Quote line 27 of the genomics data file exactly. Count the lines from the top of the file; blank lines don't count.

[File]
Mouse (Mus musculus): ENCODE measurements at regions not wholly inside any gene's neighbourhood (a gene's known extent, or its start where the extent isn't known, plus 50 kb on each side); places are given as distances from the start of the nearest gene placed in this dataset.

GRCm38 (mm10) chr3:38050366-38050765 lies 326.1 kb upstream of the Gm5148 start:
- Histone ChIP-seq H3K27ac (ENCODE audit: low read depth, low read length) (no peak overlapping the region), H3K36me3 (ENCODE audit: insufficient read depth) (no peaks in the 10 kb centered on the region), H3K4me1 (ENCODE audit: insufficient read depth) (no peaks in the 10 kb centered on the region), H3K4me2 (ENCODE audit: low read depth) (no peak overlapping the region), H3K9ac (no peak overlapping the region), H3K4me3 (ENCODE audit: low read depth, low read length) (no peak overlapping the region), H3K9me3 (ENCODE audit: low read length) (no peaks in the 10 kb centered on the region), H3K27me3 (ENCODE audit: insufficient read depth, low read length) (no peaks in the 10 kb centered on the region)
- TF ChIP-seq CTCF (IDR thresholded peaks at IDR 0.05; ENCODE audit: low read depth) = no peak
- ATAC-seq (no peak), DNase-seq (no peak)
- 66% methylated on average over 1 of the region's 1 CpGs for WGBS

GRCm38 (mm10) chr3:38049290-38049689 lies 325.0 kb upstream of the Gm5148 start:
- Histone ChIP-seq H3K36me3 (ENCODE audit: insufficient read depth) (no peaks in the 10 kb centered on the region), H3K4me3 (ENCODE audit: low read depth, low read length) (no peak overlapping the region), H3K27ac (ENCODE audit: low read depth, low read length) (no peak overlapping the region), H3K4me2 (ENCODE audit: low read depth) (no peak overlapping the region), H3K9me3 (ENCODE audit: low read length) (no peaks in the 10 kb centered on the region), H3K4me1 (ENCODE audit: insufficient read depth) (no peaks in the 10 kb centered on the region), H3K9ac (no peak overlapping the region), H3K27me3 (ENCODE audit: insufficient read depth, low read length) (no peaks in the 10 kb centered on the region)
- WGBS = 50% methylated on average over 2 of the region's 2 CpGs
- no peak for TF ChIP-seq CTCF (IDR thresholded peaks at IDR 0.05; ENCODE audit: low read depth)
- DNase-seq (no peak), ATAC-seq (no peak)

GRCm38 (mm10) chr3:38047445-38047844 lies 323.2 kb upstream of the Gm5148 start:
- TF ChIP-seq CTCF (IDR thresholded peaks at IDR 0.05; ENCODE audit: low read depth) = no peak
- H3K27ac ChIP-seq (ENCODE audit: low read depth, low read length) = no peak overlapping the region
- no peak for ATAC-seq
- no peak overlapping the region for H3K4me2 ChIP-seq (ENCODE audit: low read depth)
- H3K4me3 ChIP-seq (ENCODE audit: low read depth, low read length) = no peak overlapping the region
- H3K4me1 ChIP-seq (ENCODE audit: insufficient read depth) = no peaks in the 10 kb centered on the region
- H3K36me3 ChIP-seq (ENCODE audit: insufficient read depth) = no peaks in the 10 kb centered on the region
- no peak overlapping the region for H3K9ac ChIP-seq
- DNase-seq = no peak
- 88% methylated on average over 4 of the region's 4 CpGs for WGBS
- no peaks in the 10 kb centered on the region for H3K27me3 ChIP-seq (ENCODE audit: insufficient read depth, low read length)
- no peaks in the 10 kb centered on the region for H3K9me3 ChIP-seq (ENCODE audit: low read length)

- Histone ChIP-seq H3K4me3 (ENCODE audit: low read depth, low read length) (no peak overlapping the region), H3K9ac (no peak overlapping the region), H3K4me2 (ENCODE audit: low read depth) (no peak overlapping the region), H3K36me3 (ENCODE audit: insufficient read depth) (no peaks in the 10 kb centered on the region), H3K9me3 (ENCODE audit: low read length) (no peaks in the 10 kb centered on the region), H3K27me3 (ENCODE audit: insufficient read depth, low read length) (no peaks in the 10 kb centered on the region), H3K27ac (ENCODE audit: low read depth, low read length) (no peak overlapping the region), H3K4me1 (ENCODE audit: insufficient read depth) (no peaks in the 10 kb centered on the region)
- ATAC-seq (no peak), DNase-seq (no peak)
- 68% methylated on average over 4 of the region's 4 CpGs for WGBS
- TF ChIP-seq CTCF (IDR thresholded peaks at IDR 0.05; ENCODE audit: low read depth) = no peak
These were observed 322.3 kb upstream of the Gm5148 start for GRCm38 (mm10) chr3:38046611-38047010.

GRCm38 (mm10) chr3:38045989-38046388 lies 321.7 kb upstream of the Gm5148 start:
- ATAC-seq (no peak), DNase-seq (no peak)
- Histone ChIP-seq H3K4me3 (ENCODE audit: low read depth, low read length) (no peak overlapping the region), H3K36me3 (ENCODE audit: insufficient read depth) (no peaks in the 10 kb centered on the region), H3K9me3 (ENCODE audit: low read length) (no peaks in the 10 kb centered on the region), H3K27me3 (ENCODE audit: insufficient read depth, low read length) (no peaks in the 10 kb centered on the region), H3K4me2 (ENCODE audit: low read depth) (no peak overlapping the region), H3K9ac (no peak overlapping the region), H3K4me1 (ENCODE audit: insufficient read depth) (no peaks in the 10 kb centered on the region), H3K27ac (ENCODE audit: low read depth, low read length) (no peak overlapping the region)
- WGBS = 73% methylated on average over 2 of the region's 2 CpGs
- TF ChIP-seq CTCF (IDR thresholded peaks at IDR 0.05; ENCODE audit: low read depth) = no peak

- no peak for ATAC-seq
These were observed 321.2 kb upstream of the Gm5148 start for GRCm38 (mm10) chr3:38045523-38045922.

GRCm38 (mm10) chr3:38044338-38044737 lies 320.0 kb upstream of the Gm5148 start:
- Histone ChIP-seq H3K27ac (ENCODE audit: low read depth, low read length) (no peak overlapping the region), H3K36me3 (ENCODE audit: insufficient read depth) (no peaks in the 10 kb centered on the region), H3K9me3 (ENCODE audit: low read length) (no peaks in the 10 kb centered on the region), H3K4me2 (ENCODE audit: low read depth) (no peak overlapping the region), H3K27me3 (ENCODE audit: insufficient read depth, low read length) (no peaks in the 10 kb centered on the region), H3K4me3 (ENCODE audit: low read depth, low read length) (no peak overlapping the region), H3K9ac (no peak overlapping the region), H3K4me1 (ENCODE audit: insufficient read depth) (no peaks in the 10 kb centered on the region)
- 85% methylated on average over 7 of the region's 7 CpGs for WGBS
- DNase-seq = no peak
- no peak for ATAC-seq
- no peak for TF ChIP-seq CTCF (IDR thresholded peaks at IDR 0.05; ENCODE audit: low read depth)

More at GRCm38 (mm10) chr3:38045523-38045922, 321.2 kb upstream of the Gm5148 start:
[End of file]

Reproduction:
- 68% methylated on average over 4 of the region's 4 CpGs for WGBS